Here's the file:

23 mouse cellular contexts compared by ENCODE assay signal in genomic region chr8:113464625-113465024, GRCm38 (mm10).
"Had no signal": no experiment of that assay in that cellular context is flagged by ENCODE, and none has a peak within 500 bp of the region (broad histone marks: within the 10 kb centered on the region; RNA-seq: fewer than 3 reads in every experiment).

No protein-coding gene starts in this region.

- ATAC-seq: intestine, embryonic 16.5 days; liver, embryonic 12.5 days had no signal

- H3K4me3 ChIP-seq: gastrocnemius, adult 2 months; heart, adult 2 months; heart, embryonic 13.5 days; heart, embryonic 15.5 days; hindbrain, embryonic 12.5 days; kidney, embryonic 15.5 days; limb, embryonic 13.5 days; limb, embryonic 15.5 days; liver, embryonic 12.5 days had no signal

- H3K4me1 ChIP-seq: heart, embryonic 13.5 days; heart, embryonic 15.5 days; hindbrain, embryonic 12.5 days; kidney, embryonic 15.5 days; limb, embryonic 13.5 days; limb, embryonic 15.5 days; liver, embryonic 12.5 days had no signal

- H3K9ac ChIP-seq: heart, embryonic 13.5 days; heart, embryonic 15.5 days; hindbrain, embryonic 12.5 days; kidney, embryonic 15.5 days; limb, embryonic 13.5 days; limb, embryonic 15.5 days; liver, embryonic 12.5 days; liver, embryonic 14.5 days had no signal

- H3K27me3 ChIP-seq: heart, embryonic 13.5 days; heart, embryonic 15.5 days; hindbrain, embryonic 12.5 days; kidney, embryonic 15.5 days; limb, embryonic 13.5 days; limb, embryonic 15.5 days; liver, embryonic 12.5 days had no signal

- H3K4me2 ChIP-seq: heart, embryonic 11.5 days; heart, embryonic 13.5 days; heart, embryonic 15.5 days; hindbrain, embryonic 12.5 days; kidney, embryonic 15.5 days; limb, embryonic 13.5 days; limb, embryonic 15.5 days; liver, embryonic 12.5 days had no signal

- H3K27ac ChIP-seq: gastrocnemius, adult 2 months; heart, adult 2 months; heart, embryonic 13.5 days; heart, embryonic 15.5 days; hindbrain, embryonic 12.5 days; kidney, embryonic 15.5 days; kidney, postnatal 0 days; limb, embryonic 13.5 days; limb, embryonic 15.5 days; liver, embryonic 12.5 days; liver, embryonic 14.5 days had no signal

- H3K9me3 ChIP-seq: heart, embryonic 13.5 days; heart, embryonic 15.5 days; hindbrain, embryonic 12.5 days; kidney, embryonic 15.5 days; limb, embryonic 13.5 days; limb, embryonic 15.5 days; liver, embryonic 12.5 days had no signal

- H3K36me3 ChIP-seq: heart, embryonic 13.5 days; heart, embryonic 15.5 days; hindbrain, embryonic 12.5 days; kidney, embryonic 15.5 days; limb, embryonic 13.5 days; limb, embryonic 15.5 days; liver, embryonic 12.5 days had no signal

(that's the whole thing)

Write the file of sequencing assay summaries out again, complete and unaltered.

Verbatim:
23 mouse cellular contexts compared by ENCODE assay signal in genomic region chr8:113464625-113465024, GRCm38 (mm10).
"Had no signal": no experiment of that assay in that cellular context is flagged by ENCODE, and none has a peak within 500 bp of the region (broad histone marks: within the 10 kb centered on the region; RNA-seq: fewer than 3 reads in every experiment).

No protein-coding gene starts in this region.

- ATAC-seq: intestine, embryonic 16.5 days; liver, embryonic 12.5 days had no signal

- H3K4me3 ChIP-seq: gastrocnemius, adult 2 months; heart, adult 2 months; heart, embryonic 13.5 days; heart, embryonic 15.5 days; hindbrain, embryonic 12.5 days; kidney, embryonic 15.5 days; limb, embryonic 13.5 days; limb, embryonic 15.5 days; liver, embryonic 12.5 days had no signal

- H3K4me1 ChIP-seq: heart, embryonic 13.5 days; heart, embryonic 15.5 days; hindbrain, embryonic 12.5 days; kidney, embryonic 15.5 days; limb, embryonic 13.5 days; limb, embryonic 15.5 days; liver, embryonic 12.5 days had no signal

- H3K9ac ChIP-seq: heart, embryonic 13.5 days; heart, embryonic 15.5 days; hindbrain, embryonic 12.5 days; kidney, embryonic 15.5 days; limb, embryonic 13.5 days; limb, embryonic 15.5 days; liver, embryonic 12.5 days; liver, embryonic 14.5 days had no signal

- H3K27me3 ChIP-seq: heart, embryonic 13.5 days; heart, embryonic 15.5 days; hindbrain, embryonic 12.5 days; kidney, embryonic 15.5 days; limb, embryonic 13.5 days; limb, embryonic 15.5 days; liver, embryonic 12.5 days had no signal

- H3K4me2 ChIP-seq: heart, embryonic 11.5 days; heart, embryonic 13.5 days; heart, embryonic 15.5 days; hindbrain, embryonic 12.5 days; kidney, embryonic 15.5 days; limb, embryonic 13.5 days; limb, embryonic 15.5 days; liver, embryonic 12.5 days had no signal

- H3K27ac ChIP-seq: gastrocnemius, adult 2 months; heart, adult 2 months; heart, embryonic 13.5 days; heart, embryonic 15.5 days; hindbrain, embryonic 12.5 days; kidney, embryonic 15.5 days; kidney, postnatal 0 days; limb, embryonic 13.5 days; limb, embryonic 15.5 days; liver, embryonic 12.5 days; liver, embryonic 14.5 days had no signal

- H3K9me3 ChIP-seq: heart, embryonic 13.5 days; heart, embryonic 15.5 days; hindbrain, embryonic 12.5 days; kidney, embryonic 15.5 days; limb, embryonic 13.5 days; limb, embryonic 15.5 days; liver, embryonic 12.5 days had no signal

- H3K36me3 ChIP-seq: heart, embryonic 13.5 days; heart, embryonic 15.5 days; hindbrain, embryonic 12.5 days; kidney, embryonic 15.5 days; limb, embryonic 13.5 days; limb, embryonic 15.5 days; liver, embryonic 12.5 days had no signal